A man walking. One man, on a stretch of road three miles long cut slantwise every ten yards by the shadow of a tree trunk, striding unhurriedly from one shadow to the next.
– Opening Description from The Widow by Georges Simenon
As I dragged the shadows across the road–the last major step in finishing this painting last night–I was reminded of the opening description from Georges Simenon’s novel, The Widow. Simenon had an interesting approach to writing. He would start with little more than character studies. His idea was that if you take three people with their own motivations and force them into a situation together the novel will write itself. For him this turned out well. He wrote each novel in about twelve days, some of which were spent cutting out anything literary sounding so he would have a sharp efficient style. In watercolor things are a little different. There is only so much editing that can be done before the paper is ruined, and paint can’t be lifted as easily as words can be deleted. I learned this the hard way when I had to crop out a few inches on the right because my failed scraping attempt damaged the paper too much for me to fix that part of the composition.
This was the first watercolor of this size (12×18) that I have attempted, and working large is a very different experience than working small. It wasn’t just the size of the paper, but the size of the apparent focal object, the house, in the composition. It was too big to be loose with, and I was afraid mistakes in layout at this size would be magnified. I was intimidated by this and a few other aspects of the painting, particularly the foliage masses. When I realized that the focal point wasn’t the house, but the shadows on the house, and I could look at things as shapes rather than objects, I became more comfortable.
I learned a lot from this painting about planning even when trying to be loose. I am reminded of the Oulipo writers who wrote very inventive books while setting strict rules for themselves. I might like to take this idea into a new painting. I know now for my plan for subsequent paintings like this that there are a few techniques I would use that I didn’t use or use as well as I could have this time. For example, I applied masking fluid up front, but not after initial washes were laid down. This could have allowed more compelling value variation and pop in the foliage, which might have helped bring it forward more and frame the house better. I think there isn’t enough sense of space in the foliage. It seems a little fuzzy and distant to my eye now, though that might have something to do with another discovery: the Mister Clean Magic Eraser is as great for removing paint from watercolor paper as it is at removing my kids’ errant crayon marks from walls. I went too dark with the sky, and the Magic Eraser helped remove a lot to lighten It. It’s not so crisp, but I see how to get a better sky into a painting like this next time.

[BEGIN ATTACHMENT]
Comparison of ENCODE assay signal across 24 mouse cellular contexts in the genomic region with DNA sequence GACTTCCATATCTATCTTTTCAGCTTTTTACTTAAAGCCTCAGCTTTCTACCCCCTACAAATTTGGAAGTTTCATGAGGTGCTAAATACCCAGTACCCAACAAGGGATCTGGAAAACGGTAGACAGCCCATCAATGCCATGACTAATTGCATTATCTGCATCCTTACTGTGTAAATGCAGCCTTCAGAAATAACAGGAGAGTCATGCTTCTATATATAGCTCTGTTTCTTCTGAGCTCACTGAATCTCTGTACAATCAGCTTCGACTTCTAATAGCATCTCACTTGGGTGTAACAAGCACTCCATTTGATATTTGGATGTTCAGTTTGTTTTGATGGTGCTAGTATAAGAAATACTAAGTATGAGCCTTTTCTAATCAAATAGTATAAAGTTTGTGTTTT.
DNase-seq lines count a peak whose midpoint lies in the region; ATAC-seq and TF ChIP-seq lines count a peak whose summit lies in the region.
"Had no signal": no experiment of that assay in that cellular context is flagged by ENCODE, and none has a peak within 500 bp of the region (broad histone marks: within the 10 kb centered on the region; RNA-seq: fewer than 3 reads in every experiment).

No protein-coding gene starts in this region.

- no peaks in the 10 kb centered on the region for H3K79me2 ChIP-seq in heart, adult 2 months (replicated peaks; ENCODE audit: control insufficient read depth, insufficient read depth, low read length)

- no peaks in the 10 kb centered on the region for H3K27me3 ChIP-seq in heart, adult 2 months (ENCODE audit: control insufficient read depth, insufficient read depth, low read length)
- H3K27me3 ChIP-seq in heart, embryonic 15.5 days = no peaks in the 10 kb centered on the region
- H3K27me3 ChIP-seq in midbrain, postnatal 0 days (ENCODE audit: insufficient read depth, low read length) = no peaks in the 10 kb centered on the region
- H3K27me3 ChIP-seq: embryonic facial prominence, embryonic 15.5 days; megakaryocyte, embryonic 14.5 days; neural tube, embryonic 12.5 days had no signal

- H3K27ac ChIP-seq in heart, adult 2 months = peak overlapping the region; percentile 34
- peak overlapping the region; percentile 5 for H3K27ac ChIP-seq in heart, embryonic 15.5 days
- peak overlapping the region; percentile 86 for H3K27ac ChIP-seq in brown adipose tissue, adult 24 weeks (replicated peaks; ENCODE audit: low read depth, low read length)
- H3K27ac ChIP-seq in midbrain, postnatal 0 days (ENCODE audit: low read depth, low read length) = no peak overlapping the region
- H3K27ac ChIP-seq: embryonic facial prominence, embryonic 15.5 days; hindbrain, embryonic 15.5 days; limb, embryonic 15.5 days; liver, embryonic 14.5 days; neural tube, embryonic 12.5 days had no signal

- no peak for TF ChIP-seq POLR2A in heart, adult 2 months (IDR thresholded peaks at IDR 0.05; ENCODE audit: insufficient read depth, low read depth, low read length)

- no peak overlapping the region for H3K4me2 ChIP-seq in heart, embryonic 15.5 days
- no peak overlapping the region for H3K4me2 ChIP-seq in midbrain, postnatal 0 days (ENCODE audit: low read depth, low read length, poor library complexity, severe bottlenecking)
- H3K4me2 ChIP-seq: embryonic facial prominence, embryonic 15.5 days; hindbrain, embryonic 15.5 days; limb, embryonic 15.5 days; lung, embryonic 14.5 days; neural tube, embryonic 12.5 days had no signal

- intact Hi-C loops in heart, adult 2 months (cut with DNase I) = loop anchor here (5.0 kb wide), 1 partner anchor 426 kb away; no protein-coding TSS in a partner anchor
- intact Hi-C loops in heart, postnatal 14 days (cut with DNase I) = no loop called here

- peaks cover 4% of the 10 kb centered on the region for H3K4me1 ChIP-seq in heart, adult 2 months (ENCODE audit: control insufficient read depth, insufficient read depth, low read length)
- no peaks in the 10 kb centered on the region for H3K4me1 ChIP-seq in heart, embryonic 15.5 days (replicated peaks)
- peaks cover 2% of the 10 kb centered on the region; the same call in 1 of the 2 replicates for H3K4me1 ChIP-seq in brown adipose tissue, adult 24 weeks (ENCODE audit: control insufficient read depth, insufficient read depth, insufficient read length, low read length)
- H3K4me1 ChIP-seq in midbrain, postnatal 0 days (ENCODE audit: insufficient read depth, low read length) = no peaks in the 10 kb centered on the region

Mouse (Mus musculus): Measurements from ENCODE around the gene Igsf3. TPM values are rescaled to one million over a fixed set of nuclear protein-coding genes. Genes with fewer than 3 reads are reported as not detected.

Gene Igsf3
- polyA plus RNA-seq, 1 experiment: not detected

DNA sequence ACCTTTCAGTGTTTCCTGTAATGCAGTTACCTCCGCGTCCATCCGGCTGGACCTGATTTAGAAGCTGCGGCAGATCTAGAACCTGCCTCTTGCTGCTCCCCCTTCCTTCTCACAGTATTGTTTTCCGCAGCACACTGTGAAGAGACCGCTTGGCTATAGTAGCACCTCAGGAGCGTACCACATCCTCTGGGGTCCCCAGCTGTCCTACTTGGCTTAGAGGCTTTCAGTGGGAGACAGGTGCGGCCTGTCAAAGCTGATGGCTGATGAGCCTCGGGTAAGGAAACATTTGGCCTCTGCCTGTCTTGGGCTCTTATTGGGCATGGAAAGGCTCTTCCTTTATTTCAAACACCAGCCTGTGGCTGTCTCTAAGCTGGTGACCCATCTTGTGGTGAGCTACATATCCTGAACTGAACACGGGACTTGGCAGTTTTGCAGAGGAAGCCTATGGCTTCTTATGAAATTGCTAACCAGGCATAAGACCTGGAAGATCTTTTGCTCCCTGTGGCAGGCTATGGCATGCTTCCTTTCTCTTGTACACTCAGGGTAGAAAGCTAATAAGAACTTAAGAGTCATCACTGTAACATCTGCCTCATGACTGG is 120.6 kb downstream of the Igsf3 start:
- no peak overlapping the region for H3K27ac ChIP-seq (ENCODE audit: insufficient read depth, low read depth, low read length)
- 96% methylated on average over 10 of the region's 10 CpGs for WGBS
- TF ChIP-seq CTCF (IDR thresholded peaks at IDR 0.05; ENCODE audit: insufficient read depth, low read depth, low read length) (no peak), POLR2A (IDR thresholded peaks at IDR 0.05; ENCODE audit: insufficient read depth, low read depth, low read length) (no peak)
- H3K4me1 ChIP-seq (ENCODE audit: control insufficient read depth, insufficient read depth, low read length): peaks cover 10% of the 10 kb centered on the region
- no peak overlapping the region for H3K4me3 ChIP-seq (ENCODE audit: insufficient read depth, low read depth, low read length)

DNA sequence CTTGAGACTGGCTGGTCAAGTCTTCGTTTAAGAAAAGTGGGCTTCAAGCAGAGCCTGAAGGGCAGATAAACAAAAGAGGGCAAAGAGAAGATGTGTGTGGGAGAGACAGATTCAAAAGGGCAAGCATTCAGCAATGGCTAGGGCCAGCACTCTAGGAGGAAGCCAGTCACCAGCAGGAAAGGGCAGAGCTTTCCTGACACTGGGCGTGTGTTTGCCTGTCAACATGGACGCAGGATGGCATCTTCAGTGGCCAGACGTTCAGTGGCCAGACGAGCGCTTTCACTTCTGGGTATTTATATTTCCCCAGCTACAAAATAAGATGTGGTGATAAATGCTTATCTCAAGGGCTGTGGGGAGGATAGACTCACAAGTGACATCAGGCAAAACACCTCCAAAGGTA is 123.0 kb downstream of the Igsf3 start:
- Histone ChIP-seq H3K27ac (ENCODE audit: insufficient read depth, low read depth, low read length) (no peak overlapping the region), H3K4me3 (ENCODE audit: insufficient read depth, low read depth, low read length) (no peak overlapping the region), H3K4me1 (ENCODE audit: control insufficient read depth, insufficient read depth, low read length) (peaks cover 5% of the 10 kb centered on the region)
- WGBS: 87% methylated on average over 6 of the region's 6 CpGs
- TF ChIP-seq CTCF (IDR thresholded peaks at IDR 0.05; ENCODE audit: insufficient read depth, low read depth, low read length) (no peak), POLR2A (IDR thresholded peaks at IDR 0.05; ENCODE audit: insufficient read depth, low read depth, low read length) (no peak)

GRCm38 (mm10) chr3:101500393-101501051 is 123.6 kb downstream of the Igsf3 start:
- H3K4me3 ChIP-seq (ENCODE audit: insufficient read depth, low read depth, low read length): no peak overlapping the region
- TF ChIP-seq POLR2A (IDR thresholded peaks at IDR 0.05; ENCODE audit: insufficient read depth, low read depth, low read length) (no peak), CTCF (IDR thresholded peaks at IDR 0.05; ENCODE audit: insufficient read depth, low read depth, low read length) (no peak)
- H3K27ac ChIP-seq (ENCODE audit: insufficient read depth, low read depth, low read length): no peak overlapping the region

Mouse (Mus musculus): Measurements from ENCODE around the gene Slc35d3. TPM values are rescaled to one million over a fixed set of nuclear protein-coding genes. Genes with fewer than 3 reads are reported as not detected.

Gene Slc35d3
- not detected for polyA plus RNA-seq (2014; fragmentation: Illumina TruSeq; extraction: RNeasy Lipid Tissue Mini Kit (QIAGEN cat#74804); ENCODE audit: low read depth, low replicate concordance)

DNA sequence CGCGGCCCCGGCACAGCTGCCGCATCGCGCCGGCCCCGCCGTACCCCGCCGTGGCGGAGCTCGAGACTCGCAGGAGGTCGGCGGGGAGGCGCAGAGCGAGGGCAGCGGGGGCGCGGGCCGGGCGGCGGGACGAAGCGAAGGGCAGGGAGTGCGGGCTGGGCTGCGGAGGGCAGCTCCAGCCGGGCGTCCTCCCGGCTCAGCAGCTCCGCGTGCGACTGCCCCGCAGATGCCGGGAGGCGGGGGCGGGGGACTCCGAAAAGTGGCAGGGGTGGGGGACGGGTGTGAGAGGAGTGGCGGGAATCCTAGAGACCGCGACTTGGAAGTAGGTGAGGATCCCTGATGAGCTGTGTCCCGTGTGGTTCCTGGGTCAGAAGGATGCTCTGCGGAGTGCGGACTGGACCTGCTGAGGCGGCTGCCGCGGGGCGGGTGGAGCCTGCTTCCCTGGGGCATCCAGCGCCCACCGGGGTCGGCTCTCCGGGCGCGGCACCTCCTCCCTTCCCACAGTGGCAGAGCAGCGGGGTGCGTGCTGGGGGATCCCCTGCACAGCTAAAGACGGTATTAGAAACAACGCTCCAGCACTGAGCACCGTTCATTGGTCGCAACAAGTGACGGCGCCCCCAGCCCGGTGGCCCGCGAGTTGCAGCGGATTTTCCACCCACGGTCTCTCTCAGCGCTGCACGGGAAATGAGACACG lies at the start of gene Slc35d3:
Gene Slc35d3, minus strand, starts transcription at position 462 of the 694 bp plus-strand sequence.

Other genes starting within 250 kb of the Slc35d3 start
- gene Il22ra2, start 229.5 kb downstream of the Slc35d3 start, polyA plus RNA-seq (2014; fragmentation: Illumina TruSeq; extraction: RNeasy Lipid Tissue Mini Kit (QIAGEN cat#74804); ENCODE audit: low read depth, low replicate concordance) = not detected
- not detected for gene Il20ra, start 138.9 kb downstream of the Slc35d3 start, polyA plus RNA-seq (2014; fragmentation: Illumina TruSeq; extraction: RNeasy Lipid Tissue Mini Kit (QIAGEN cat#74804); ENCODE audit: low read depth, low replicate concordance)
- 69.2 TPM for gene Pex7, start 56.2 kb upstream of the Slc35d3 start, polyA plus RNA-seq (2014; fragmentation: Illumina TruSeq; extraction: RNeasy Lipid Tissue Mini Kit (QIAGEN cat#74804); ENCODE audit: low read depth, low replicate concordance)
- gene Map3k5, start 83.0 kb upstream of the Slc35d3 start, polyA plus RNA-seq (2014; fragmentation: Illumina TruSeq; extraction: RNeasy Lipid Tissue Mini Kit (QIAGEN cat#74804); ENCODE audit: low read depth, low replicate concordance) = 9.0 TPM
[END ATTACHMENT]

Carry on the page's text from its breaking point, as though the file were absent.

I am happy to be done with this and encouraged by both the results and what I learned. It occurred to me as I wrote this post that I didn’t closely study any of Hopper’s Gloucester paintings in preparation, despite the immediate New England connection drawn at the outset. I think I might turn there next.
Thanks for reading.
Congratulations! This was a fascinating “class” in both literature and painting. As a student of writing I used to wonder if symbolism was intentional, if the writer meant to plant what my eye seemed to see. Thank you for the inside look at the thought process, the decision-making, the privileged look into the mind of the artist.
How beautiful, Corey. I loved following this one a lot.
I meant to comment several postings back where you wrote that design is a collaborative, public process but painting is private. I never thought about that so thanks for helping me mull that over. Watching you share your decision making publicly is interesting–the “this, not that” or a result you didn’t expect. And now it’s the shadows playing the starring roles, not the house. We get to share your private discoveries because you are going public.
More thoughts about your design vs. painting discussion. During the Renaissance, either the church or the aristocracy commissioned most artistic works. So artists had to curb their private tendencies somewhat to serve the client. But the big guns we love today–Michaelangelo, Raphel, da Vinci–often couldn’t do it! Their works could often be quite subversive even when their subjects depicted approved imagery–religious or mythological symbols. Yet those artists’ humanistic tendencies revealed themselves all the time. Michaelangelo wouldn’t grant the pope’s assistants a peek at the radical mischief he was up to with the Sistine Chapel. When the Pope finally saw the ceiling, he had a major case of buyers’ remorse. Artists pull their patrons forward and eventually the rest of us too.
FYI, via Van Gogh, on the way painting tools and materials may lead to surprising outcomes as you discovered with your watercolor sheets.
On the writing side, going from handwriting to typing to composing on computers–drastic changes with the change of tools, probably for the worse.
I want to live here. I like the soft feel and look of the background foliage and the little area of broken fenceline in this. The light in this is gorgeous!
Thank you. I have had mixed feeling about this painting, particularly with the foliage, though that could be a result of the sky, so I am glad to hear that it worked for you